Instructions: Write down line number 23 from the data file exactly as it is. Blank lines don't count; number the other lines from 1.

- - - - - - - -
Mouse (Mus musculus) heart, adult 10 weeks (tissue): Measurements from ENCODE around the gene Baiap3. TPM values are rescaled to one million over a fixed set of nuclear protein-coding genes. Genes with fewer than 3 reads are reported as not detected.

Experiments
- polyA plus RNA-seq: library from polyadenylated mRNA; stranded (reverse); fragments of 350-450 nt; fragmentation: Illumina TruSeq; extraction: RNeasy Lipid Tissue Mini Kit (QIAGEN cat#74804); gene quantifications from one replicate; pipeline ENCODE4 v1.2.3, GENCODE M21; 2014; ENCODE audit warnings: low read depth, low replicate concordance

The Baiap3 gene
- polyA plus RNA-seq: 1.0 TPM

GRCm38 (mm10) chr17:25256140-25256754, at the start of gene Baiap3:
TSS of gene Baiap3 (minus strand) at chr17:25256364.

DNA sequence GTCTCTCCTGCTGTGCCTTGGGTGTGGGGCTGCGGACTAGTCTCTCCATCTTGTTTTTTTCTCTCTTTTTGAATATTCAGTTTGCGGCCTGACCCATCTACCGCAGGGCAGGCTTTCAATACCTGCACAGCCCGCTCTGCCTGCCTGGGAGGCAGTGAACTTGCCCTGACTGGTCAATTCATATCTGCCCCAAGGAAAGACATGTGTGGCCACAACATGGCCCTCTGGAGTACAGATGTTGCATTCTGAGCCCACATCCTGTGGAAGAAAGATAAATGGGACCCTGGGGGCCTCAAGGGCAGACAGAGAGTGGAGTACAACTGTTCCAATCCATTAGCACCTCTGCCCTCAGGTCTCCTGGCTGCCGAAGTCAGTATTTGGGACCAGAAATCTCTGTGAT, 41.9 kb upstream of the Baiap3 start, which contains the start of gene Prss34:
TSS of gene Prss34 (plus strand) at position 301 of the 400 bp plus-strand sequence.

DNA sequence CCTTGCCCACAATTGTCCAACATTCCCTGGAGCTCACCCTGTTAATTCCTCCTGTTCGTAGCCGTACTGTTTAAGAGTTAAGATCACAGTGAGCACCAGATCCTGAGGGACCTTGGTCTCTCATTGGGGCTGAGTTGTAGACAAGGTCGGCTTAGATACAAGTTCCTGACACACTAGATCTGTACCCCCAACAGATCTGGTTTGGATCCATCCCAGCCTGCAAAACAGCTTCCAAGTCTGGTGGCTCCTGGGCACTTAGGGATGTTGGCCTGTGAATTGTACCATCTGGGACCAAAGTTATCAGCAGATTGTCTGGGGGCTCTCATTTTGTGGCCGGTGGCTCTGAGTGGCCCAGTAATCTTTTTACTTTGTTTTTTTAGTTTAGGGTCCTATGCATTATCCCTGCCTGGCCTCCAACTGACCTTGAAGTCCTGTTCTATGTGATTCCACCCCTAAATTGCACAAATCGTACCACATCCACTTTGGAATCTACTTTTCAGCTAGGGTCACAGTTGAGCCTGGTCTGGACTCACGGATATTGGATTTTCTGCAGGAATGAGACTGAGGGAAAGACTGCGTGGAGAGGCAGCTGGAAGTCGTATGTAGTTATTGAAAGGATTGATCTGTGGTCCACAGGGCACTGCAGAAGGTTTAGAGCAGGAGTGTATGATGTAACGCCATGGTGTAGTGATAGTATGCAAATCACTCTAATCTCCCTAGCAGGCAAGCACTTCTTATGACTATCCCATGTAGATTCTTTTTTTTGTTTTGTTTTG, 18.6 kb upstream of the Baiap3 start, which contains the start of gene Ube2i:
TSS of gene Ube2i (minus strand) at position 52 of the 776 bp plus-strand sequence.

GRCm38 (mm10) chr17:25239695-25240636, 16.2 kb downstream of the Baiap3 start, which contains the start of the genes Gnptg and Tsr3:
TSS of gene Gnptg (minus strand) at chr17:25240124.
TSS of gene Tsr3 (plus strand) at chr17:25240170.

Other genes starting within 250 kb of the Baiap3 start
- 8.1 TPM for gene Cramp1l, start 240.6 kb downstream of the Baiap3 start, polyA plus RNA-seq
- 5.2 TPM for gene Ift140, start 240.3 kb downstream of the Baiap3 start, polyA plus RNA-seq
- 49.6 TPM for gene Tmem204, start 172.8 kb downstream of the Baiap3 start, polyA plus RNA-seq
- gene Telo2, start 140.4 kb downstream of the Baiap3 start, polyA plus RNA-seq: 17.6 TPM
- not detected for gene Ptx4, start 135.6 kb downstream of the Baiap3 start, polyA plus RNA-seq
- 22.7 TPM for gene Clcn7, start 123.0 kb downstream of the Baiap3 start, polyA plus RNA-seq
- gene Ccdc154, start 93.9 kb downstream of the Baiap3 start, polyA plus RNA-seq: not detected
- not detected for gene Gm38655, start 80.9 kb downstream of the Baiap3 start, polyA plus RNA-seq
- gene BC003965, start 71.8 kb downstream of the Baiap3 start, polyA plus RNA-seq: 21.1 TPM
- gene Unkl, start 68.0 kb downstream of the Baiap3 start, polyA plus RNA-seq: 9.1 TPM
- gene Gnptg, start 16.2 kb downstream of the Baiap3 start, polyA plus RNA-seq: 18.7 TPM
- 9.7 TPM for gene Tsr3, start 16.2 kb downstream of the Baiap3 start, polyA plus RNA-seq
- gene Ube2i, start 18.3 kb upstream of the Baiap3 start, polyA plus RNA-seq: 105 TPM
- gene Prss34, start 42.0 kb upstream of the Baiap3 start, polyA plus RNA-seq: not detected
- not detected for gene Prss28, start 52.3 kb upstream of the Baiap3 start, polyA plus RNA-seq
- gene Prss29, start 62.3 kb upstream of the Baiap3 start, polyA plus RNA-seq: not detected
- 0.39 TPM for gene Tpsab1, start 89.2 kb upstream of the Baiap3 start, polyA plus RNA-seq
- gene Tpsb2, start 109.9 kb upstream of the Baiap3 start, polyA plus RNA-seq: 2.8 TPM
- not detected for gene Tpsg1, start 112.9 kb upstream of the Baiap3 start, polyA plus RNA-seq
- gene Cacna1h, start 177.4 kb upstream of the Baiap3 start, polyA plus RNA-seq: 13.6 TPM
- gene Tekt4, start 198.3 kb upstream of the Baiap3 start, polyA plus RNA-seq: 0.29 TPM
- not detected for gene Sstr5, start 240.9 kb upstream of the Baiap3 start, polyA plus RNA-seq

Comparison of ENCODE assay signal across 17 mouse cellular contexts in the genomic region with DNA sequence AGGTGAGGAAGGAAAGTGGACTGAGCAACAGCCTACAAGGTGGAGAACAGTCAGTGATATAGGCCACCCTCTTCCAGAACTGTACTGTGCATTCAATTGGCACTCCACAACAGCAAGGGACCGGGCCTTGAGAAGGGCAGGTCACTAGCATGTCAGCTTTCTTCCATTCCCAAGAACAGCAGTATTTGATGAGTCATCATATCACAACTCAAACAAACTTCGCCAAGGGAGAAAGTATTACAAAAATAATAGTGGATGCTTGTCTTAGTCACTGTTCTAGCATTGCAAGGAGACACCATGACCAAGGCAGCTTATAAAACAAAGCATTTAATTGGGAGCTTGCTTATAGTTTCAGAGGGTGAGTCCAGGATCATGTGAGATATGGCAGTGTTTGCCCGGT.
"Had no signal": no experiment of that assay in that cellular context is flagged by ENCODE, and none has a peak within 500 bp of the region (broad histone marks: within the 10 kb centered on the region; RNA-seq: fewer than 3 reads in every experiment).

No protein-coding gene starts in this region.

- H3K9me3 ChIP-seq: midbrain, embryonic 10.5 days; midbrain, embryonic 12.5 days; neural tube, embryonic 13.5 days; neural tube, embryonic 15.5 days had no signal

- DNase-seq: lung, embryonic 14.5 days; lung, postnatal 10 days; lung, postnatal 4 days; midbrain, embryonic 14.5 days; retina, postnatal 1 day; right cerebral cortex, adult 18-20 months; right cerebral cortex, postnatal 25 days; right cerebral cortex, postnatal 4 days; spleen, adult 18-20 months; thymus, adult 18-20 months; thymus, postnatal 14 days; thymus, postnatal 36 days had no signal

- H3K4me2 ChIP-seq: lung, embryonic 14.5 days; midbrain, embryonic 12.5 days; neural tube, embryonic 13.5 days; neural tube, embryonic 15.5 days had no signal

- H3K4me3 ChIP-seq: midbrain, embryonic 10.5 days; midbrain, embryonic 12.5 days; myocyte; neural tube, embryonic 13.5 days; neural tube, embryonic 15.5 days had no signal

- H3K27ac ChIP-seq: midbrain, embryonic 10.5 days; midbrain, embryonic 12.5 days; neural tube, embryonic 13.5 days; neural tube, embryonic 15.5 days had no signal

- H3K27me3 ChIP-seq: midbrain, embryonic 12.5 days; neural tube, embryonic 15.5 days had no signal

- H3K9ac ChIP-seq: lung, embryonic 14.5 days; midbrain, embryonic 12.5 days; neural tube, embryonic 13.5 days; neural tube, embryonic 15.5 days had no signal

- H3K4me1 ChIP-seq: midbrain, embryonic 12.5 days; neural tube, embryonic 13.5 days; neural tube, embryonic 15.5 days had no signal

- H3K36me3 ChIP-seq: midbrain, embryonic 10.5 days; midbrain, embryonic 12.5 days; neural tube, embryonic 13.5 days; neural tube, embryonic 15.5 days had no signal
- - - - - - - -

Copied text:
- not detected for gene Gm38655, start 80.9 kb downstream of the Baiap3 start, polyA plus RNA-seq